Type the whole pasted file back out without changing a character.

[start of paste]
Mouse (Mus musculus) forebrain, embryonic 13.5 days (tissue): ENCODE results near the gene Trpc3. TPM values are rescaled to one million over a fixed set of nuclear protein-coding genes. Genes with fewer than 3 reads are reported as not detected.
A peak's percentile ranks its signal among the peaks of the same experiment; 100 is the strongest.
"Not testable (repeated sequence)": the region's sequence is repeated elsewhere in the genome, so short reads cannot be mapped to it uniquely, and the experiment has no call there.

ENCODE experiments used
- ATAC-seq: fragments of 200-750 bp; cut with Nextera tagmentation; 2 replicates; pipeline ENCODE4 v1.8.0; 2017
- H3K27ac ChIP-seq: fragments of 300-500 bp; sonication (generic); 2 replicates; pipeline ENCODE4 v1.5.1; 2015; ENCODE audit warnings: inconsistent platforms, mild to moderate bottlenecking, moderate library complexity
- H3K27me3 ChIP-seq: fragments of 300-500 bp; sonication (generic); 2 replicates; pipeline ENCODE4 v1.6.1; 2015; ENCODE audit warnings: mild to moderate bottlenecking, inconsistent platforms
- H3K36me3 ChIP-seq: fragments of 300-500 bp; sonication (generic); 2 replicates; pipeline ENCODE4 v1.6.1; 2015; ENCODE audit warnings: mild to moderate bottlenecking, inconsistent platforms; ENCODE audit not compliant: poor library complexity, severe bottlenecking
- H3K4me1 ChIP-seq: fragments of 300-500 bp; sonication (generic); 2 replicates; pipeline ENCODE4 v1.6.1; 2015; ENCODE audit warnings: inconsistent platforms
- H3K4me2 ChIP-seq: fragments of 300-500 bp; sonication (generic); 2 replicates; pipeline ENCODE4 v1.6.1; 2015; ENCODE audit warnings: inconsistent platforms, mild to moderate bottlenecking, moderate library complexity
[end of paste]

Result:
Mouse (Mus musculus) forebrain, embryonic 13.5 days (tissue): ENCODE results near the gene Trpc3. TPM values are rescaled to one million over a fixed set of nuclear protein-coding genes. Genes with fewer than 3 reads are reported as not detected.
A peak's percentile ranks its signal among the peaks of the same experiment; 100 is the strongest.
"Not testable (repeated sequence)": the region's sequence is repeated elsewhere in the genome, so short reads cannot be mapped to it uniquely, and the experiment has no call there.

ENCODE experiments used
- ATAC-seq: fragments of 200-750 bp; cut with Nextera tagmentation; 2 replicates; pipeline ENCODE4 v1.8.0; 2017
- H3K27ac ChIP-seq: fragments of 300-500 bp; sonication (generic); 2 replicates; pipeline ENCODE4 v1.5.1; 2015; ENCODE audit warnings: inconsistent platforms, mild to moderate bottlenecking, moderate library complexity
- H3K27me3 ChIP-seq: fragments of 300-500 bp; sonication (generic); 2 replicates; pipeline ENCODE4 v1.6.1; 2015; ENCODE audit warnings: mild to moderate bottlenecking, inconsistent platforms
- H3K36me3 ChIP-seq: fragments of 300-500 bp; sonication (generic); 2 replicates; pipeline ENCODE4 v1.6.1; 2015; ENCODE audit warnings: mild to moderate bottlenecking, inconsistent platforms; ENCODE audit not compliant: poor library complexity, severe bottlenecking
- H3K4me1 ChIP-seq: fragments of 300-500 bp; sonication (generic); 2 replicates; pipeline ENCODE4 v1.6.1; 2015; ENCODE audit warnings: inconsistent platforms
- H3K4me2 ChIP-seq: fragments of 300-500 bp; sonication (generic); 2 replicates; pipeline ENCODE4 v1.6.1; 2015; ENCODE audit warnings: inconsistent platforms, mild to moderate bottlenecking, moderate library complexity